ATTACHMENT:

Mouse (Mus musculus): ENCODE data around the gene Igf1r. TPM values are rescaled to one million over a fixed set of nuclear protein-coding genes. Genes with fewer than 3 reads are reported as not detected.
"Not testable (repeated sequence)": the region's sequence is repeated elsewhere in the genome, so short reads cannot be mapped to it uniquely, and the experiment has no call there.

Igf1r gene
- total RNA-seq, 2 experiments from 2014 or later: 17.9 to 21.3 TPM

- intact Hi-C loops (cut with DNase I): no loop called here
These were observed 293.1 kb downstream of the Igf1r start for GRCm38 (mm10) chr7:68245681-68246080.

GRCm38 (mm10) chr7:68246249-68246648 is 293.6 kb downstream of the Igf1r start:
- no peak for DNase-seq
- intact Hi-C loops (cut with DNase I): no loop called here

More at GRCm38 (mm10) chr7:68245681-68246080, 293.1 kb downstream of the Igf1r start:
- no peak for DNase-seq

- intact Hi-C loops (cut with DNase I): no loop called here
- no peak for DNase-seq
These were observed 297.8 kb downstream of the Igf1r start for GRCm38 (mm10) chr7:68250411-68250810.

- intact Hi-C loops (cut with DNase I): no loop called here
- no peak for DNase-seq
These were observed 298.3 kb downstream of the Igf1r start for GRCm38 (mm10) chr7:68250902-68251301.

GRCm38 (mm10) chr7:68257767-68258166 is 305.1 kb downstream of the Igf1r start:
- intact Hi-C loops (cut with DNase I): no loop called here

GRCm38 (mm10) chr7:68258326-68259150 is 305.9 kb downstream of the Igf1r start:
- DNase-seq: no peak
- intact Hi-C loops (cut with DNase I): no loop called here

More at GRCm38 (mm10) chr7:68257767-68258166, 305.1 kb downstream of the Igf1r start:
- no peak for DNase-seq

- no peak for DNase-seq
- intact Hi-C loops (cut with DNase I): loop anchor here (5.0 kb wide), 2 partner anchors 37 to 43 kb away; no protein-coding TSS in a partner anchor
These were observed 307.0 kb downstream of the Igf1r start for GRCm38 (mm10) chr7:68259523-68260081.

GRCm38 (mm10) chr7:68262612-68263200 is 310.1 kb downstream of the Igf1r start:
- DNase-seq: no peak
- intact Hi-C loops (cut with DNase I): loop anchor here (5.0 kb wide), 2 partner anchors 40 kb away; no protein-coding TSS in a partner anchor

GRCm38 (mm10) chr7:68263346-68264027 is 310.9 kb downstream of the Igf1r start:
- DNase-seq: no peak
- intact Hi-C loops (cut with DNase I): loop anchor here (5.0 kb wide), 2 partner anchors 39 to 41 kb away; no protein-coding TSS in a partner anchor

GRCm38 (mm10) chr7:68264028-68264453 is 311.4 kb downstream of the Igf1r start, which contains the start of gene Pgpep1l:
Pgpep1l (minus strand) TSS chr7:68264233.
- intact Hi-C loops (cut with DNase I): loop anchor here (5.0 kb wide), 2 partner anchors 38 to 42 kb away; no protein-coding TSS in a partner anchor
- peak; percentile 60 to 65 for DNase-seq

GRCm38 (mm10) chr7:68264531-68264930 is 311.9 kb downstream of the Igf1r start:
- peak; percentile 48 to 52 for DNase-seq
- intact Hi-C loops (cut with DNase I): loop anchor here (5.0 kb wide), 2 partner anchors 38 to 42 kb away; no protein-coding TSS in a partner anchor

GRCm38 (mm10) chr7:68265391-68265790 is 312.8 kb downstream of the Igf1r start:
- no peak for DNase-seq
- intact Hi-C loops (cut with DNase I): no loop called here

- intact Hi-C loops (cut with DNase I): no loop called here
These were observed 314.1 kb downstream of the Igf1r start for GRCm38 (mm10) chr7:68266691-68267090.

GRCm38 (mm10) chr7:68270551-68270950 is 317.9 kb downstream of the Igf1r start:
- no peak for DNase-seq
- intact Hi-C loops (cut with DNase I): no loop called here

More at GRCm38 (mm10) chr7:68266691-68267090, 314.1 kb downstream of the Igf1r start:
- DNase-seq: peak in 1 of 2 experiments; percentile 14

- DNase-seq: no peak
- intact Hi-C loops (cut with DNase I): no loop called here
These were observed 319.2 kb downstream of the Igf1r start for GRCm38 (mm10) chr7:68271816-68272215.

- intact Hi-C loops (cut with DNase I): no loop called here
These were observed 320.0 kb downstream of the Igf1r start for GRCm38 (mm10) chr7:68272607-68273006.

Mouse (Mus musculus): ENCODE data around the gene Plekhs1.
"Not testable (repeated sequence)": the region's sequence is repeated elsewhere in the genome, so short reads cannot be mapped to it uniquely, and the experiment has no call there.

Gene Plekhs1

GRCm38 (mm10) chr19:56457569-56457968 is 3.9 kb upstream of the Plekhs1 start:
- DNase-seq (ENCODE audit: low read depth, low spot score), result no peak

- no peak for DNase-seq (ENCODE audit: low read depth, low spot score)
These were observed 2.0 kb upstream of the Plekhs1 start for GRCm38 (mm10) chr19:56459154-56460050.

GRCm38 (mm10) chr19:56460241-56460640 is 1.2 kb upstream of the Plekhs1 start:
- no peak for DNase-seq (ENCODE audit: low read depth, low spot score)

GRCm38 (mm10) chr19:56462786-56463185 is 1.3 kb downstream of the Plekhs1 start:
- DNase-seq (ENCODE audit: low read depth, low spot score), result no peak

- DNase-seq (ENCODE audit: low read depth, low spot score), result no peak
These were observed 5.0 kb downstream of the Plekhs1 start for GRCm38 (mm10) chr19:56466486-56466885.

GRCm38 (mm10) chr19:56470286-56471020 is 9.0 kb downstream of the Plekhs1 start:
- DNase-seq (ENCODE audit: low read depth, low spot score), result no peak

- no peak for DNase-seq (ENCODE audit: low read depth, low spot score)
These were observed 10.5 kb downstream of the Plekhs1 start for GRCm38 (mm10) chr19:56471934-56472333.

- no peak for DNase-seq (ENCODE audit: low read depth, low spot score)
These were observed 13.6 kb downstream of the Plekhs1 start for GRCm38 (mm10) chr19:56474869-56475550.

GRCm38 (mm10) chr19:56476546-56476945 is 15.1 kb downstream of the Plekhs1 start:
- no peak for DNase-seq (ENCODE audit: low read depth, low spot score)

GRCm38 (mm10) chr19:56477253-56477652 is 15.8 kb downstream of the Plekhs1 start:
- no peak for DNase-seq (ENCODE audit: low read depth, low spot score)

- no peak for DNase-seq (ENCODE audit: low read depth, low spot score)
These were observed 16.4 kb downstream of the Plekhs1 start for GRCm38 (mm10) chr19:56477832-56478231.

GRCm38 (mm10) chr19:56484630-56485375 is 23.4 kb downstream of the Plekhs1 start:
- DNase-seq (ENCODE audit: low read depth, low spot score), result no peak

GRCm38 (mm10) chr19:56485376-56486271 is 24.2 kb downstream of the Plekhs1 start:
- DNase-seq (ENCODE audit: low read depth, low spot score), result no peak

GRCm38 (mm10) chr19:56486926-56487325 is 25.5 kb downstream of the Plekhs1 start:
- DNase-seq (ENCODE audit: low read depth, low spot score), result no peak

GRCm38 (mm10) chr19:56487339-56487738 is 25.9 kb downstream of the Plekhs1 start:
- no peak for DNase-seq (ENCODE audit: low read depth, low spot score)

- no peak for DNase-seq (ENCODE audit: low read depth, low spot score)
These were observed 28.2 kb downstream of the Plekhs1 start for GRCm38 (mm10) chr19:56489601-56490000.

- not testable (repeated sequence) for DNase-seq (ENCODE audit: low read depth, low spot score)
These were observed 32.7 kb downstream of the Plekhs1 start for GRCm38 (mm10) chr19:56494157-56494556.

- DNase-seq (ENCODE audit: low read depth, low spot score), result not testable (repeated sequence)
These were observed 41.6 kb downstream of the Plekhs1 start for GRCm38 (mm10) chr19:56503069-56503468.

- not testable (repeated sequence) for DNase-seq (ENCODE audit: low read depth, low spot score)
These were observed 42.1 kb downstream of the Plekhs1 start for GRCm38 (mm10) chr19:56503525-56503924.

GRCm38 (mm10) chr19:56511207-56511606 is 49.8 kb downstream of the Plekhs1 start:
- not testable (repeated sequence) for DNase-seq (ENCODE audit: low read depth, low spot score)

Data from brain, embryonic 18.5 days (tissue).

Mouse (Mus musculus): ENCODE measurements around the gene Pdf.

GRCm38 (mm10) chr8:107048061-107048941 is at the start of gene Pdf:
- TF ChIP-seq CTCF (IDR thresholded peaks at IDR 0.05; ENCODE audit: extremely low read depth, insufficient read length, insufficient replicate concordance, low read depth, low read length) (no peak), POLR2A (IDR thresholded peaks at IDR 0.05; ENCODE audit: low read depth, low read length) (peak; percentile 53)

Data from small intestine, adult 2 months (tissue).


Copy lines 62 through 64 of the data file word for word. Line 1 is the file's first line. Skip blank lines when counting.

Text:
These were observed 2.0 kb upstream of the Plekhs1 start for GRCm38 (mm10) chr19:56459154-56460050.

GRCm38 (mm10) chr19:56460241-56460640 is 1.2 kb upstream of the Plekhs1 start:
- no peak for DNase-seq (ENCODE audit: low read depth, low spot score)